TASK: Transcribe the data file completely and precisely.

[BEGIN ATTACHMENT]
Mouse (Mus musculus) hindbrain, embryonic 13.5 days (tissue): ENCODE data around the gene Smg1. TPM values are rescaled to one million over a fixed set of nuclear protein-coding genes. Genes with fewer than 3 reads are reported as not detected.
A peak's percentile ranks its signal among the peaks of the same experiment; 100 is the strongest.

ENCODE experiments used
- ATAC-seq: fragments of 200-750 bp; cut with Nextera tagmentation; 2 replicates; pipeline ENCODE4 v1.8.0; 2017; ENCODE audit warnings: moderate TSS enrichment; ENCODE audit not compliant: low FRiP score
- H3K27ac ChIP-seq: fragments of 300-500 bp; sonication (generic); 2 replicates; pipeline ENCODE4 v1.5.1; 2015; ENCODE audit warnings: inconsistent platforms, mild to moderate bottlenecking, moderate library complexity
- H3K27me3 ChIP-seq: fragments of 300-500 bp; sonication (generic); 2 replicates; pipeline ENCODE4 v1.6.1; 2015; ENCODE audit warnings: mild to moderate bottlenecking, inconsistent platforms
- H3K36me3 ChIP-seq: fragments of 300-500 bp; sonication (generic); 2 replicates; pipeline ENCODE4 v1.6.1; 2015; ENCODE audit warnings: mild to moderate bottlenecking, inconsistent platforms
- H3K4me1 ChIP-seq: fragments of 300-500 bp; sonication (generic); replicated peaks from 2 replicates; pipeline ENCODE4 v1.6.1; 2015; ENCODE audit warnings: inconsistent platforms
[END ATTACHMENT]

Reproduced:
Mouse (Mus musculus) hindbrain, embryonic 13.5 days (tissue): ENCODE data around the gene Smg1. TPM values are rescaled to one million over a fixed set of nuclear protein-coding genes. Genes with fewer than 3 reads are reported as not detected.
A peak's percentile ranks its signal among the peaks of the same experiment; 100 is the strongest.

ENCODE experiments used
- ATAC-seq: fragments of 200-750 bp; cut with Nextera tagmentation; 2 replicates; pipeline ENCODE4 v1.8.0; 2017; ENCODE audit warnings: moderate TSS enrichment; ENCODE audit not compliant: low FRiP score
- H3K27ac ChIP-seq: fragments of 300-500 bp; sonication (generic); 2 replicates; pipeline ENCODE4 v1.5.1; 2015; ENCODE audit warnings: inconsistent platforms, mild to moderate bottlenecking, moderate library complexity
- H3K27me3 ChIP-seq: fragments of 300-500 bp; sonication (generic); 2 replicates; pipeline ENCODE4 v1.6.1; 2015; ENCODE audit warnings: mild to moderate bottlenecking, inconsistent platforms
- H3K36me3 ChIP-seq: fragments of 300-500 bp; sonication (generic); 2 replicates; pipeline ENCODE4 v1.6.1; 2015; ENCODE audit warnings: mild to moderate bottlenecking, inconsistent platforms
- H3K4me1 ChIP-seq: fragments of 300-500 bp; sonication (generic); replicated peaks from 2 replicates; pipeline ENCODE4 v1.6.1; 2015; ENCODE audit warnings: inconsistent platforms